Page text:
Does the WeatherCam system run 24/7?
There is little point refreshing the website with the same black camera images at night. The Weather data section of the page will continue updating every 5 minutes, 24/7.
There is a 'hit counter' on the bottom. What's the difference between
visits and hits?
When I log on I only see still images. Is this correct or is my browser
not setup properly?
Will there be a full motion live stream from the cameras?
Do the images automatically update for me?
When I refreshed earlier, only two pictures came up and the third
box had a 'broken link' icon in it. Is there an intermittent camera
Sometimes the brightness and contrast varies between the cameras.
Is this a fault with the camera?
I noticed this morning that the wind direction indicated in the data
did not seem to be the same as where the boats were pointing in the
So to understand the apparent discrepancy with the boats direction and reported wind direction, it's important to note how the system actually assembles data for the site. The Weather Station takes a snapshot which lasts for less than half a second, and it is possible - more likely probable - that the wind direction vane was being buffeted around as they all do when the snapshot was taken.
Another point of interest here is that if the wind speed is read as zero by the system, the wind direction will not be updated. So if a light zephyr manages to turn the boats in the harbor without spinning the anemometer cups, the instrumentation will not reflect the direction shift until the anemometer is moving again.
oscillations, which are perfectly normal, appear averaged out using
the Wind Dir chart and although the oscillations are present, it becomes
very easy to recognise the predominant direction.
What is the 1 minute average and graph all about?
The new graphs seem to have scales that might be exceeded. What happens
if it blows over 25 knots?
There are spikes and lines everywhere. Why does it draw from top to
bottom like that?
The above example shows some of the behavior you are talking about. Let's start at the left hand side of the graph. At 10pm we had a quite steady breeze from the East (our evening Sea Breeze) at about 6 knots and an outside temp of approx 15 degrees.
Just after 11pm, the breeze started to decrease and turn toward the North. The breeze fluffs up and down from zero to 4 knots for the next hour, then dies out completely at 12.00. The direction indicator then parks at the last reading until the breeze returns.
At approximately 12.20am, a light 5 knots fills in from ESE until 1.30am when it drops out completely again for nearly an hour. At 2.30am the breeze fills in and progressively builds from the North. The huge trace-line oscillations on the graph represent the breeze swinging through North to the NNW and back through North to the NNE. You must consider that that this line graph is displaying all bearings on the compass rose, and consequently North appears at the top and the bottom of the chart.Therefore as mentioned, as the breeze passes through North, it will re-appear either at the top or bottom of the graph depending on the direction shift.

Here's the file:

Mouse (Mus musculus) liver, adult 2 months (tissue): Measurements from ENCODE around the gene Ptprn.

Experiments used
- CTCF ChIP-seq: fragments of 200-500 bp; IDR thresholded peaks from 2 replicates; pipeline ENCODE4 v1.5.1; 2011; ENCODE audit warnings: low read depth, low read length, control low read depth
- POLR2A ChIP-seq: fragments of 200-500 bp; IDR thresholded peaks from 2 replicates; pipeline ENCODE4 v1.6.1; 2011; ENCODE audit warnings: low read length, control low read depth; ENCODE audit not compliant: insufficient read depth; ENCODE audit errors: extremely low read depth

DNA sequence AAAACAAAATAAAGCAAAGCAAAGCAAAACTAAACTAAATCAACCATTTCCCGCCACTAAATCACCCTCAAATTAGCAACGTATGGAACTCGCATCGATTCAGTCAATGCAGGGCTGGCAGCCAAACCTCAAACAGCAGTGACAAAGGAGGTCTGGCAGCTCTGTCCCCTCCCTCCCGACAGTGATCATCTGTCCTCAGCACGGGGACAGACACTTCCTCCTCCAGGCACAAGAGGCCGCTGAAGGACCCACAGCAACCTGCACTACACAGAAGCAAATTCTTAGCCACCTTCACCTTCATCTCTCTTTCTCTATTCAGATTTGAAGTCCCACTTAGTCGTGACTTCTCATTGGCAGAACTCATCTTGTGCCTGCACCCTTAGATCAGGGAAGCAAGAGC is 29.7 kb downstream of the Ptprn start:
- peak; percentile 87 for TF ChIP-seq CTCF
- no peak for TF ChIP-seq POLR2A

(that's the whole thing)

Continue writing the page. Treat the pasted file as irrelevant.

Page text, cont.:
At about 3am, it settles in direction in the NNW and continues to build.
The remainder of the graph shows the breeze is flukey and gusty. If we were to determine a trend for this period, it would be that when the breeze softens it clocks left, then as the speed increases, it clocks right to the NNW again. Between 7am and 9am is a good indication of this trend.
Notice at about 2.10am the wind dies out and turns toward the North and the temperature, not surprisingly, increases. The barometer is dropping through this period.
Q. The direction graph is full of red - what's that all about?
A. I assume you've seen something like this an wondered if there may be something wrong..
No there is nothing wrong with this at all - although it might appear a bit odd at first glance. You need to consider that a compass rose is 360 degrees - and a circlular representation, where 0 and 360 are the same thing.
When you create an X/Y graph like this one, then there must be a top and a bottom to it - in this case 0 and 360....but these are the same point on the compass!
So in the context of this picture, it is telling us that the wind is hard out of the North (0 or 360 degrees) and is crossing through this point continuously to become NNW or NNE. In this image, just after 4am the breeze sat in the NNW for nearly an hour.
On the graph explaining the red trace line going top to bottom all
the time can you please explain why the small chart above it shows
that it is blowing easy 35-40, but the current wind speed is only
So I suggest that in this instance it is more appropriate to read the 1 minute average value - which takes all of the pressure you are talking about - gusts and lulls and all and produces an average for the last 1 minute. This produces a reading more consistent with the 'overall picture' than the snapshot does.